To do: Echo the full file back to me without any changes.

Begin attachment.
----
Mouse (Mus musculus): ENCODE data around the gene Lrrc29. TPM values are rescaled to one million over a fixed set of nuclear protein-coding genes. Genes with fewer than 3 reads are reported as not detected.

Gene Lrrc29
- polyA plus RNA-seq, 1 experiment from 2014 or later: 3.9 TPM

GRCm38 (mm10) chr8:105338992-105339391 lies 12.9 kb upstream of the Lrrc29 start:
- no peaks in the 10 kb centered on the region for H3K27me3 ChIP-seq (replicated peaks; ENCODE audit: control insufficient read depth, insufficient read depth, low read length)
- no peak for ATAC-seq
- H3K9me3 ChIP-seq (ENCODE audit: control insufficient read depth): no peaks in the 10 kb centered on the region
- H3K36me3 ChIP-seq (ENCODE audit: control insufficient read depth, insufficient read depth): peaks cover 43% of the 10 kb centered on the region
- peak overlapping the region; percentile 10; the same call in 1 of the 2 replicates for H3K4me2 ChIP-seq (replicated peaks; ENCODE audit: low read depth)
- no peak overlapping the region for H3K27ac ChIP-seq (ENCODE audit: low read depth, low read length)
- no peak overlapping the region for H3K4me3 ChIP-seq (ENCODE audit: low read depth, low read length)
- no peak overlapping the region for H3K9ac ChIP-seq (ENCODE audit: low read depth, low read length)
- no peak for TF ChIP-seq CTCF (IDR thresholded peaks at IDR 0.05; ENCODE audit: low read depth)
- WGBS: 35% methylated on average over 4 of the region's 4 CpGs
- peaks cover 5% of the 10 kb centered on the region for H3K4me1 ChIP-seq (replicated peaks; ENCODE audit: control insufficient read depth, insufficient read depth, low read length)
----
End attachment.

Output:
Mouse (Mus musculus): ENCODE data around the gene Lrrc29. TPM values are rescaled to one million over a fixed set of nuclear protein-coding genes. Genes with fewer than 3 reads are reported as not detected.

Gene Lrrc29
- polyA plus RNA-seq, 1 experiment from 2014 or later: 3.9 TPM

GRCm38 (mm10) chr8:105338992-105339391 lies 12.9 kb upstream of the Lrrc29 start:
- no peaks in the 10 kb centered on the region for H3K27me3 ChIP-seq (replicated peaks; ENCODE audit: control insufficient read depth, insufficient read depth, low read length)
- no peak for ATAC-seq
- H3K9me3 ChIP-seq (ENCODE audit: control insufficient read depth): no peaks in the 10 kb centered on the region
- H3K36me3 ChIP-seq (ENCODE audit: control insufficient read depth, insufficient read depth): peaks cover 43% of the 10 kb centered on the region
- peak overlapping the region; percentile 10; the same call in 1 of the 2 replicates for H3K4me2 ChIP-seq (replicated peaks; ENCODE audit: low read depth)
- no peak overlapping the region for H3K27ac ChIP-seq (ENCODE audit: low read depth, low read length)
- no peak overlapping the region for H3K4me3 ChIP-seq (ENCODE audit: low read depth, low read length)
- no peak overlapping the region for H3K9ac ChIP-seq (ENCODE audit: low read depth, low read length)
- no peak for TF ChIP-seq CTCF (IDR thresholded peaks at IDR 0.05; ENCODE audit: low read depth)
- WGBS: 35% methylated on average over 4 of the region's 4 CpGs
- peaks cover 5% of the 10 kb centered on the region for H3K4me1 ChIP-seq (replicated peaks; ENCODE audit: control insufficient read depth, insufficient read depth, low read length)